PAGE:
Approved by the JCRC Assembly June 18, 2019
Fostering stronger democratic institutions and respect for democratic values has always been an essential part of JCRC’s core work to pursue a just society and a secure Jewish future. A vigorous defense of democratic values and institutions and proactive efforts to foster a strong and cohesive civil society serve both the Jewish community’s prophetic calling to pursue justice and our self-interest in maintaining a society in which we, and other religious minorities and historically marginalized groups, can continue to be secure and thrive.
History has shown that the Jewish community has thrived in the United States because it is a pluralistic society that is committed to strong democratic values and institutions. The United States Constitution and the Bill of Rights have provided the Jewish community with a historically unique level of protection. The protections for the rights of religious minorities, the Free Exercise and Establishment clauses of the First Amendment, have enabled us to live with an unprecedented degree of freedom and inclusion. The historic expansion of rights to all, regardless of their race, ethnicity, religion or gender, while still incomplete, has served as a guardrail for the protection of our rights as citizens and residents who are Jewish.
The Jewish community, despite a history of facing discrimination, is an integral part of the political, economic and social landscape of the United States. We are proud of the leadership the Jewish community has shown in the areas of civil and human rights for all people. At the same time our community has not been immune to xenophobia and hate. We suffer the effects of the degradation of public discourse, and, as the recent reports of rising anti-Semitic incidents in the United States so tragically illustrate, we remain a target for extremism.
We are deeply concerned that there has been a gradual and significant degradation in the health of our democracy over the course of the post-cold war era. This degradation is evidenced by: the increasing concentration of ownership of news sources; the spread of misinformation; attacks on the press; voter suppression; threats to the legitimacy and independence of the judiciary; the balkanization of Americans; xenophobic and regressive policies toward asylum seekers; the marginalizing of minority communities through the delegitimatization of their rights; and an increasingly uncivil discourse in the public square and political arena. We believe these factors transcend any one political party, elected official or moment in time. Likewise, addressing these challenges is the responsibility of each of us, regardless of political affiliation.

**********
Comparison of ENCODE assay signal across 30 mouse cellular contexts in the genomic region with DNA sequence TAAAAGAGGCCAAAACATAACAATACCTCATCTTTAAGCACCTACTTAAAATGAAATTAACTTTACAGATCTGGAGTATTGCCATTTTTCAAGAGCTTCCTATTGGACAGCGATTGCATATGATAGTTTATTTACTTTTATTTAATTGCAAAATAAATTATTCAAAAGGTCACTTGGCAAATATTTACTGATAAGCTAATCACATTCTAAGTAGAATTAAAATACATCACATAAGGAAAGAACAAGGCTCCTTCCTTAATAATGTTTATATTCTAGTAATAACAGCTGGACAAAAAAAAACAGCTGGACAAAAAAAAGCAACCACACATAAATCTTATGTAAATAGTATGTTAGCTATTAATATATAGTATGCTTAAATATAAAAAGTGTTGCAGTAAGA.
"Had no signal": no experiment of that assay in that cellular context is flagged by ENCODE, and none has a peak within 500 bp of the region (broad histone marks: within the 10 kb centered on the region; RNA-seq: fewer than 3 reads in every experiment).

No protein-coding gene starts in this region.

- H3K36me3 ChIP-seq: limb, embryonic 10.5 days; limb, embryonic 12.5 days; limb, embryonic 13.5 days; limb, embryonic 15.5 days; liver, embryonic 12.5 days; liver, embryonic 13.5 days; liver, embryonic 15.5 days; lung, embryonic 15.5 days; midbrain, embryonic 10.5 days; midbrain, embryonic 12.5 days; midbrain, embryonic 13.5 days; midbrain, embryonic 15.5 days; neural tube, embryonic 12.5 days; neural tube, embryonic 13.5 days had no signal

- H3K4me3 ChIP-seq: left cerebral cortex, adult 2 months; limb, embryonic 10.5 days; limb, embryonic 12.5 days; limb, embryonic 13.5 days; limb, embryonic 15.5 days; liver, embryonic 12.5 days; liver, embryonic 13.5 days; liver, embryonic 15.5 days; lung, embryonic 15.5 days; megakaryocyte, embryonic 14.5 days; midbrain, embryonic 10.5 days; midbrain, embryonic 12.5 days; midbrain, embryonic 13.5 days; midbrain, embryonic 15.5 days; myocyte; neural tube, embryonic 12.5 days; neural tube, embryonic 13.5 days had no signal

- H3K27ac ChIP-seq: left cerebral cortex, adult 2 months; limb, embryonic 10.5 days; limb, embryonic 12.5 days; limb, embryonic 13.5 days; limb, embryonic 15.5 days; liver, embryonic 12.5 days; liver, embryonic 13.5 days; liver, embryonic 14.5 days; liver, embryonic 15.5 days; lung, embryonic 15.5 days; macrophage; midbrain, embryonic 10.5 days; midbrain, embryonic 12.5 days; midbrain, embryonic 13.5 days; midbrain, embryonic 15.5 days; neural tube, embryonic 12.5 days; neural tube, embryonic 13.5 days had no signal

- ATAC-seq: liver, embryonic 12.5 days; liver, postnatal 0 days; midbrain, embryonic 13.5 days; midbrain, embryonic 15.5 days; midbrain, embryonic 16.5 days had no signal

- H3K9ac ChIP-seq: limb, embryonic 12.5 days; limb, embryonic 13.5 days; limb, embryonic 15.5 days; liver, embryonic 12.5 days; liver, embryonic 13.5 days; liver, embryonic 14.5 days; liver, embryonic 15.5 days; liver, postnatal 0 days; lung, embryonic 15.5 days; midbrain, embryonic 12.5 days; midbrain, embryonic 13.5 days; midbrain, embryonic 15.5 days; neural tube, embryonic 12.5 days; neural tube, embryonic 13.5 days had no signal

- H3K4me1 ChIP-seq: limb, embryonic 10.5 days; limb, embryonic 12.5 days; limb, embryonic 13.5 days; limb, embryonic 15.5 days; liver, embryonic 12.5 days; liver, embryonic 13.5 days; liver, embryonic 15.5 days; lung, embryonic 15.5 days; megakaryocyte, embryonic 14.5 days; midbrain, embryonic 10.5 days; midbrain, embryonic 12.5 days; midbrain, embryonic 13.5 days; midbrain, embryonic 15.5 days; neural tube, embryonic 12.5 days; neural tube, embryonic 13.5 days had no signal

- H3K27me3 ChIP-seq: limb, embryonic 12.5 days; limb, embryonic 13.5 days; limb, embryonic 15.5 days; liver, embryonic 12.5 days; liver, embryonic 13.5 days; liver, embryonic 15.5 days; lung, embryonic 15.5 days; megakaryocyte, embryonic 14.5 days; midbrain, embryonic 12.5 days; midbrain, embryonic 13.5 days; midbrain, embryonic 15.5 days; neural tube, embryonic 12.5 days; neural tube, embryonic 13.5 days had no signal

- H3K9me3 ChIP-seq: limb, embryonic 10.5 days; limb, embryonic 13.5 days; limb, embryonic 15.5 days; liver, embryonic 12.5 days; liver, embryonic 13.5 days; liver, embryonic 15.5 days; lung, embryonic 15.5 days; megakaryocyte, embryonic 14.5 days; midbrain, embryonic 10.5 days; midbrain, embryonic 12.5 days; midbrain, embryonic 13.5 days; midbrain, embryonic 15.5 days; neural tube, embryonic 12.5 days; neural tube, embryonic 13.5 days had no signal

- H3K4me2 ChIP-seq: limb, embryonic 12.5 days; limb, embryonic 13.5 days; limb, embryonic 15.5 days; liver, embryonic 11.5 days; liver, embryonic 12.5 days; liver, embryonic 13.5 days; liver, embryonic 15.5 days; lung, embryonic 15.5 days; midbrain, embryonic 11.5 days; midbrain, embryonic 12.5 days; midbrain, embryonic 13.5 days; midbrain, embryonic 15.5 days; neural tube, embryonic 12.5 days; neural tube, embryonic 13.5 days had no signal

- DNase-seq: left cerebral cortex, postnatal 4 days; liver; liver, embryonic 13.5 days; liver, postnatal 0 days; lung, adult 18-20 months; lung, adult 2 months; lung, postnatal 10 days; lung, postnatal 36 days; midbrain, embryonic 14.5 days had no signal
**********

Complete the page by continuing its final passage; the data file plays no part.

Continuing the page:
For these reasons, JCRC reaffirms its fundamental commitment to democratic values as reflected in its policy statements issued over decades, reiterates the key ways in which we support these values, and makes recommendations for further action.
The State of our Democracy
Numerous scholars and organizations have identified the hallmarks of a strong democracy and the factors that indicate that democratic institutions are under threat or in decline. These factors include:
- Politicizing independent institutions such as law enforcement and the civil service;
- Spreading disinformation;
- Undermining the separation of powers;
- Quashing dissent and encroaching upon political freedoms and civil liberties;
- Delegitimizing the rights of minority communities;
- Attacking independent media and increasing state control of information;
- Political rhetoric that violates democratic norms.
- Increasing nationalism, high levels of political polarization, corruption, abuse of state resources and low trust in institutions.
- Disrespecting free and fair elections, delegitimization of the opposition and corruption of elections.
Ominously, many of these threats to democracy and civil society are visible today both in the United States and around the world. Authoritarianism has gained traction in countries that have been thought of as committed to democratic values. In its annual “Freedom of the World Report,” Freedom House noted a decline in American democracy since 2010 with an “accelerated” decline in 2017.
The following developments in the United States call upon the Jewish community to advocate for democratic norms and values and help foster social cohesion and public civil discourse:
- A breakdown in civil society evidenced by increased polarization;
- The rise of political extremism and the delegitimization of the rights of minorities;
- Attacks on the press, the courts and other institutions that provide a check on executive power;
- Attempts to disenfranchise and suppress the votes of minority groups through deliberately designed barriers to voting, combined with partisan gerrymandering, which have created a disconnect between electoral results and the will of the people;
- Disinformation campaigns, without transparent funding sources or funded by outside actors, which have corrupted the electoral process by discouraging voting and feeding voters false or misleading information about candidates and issues;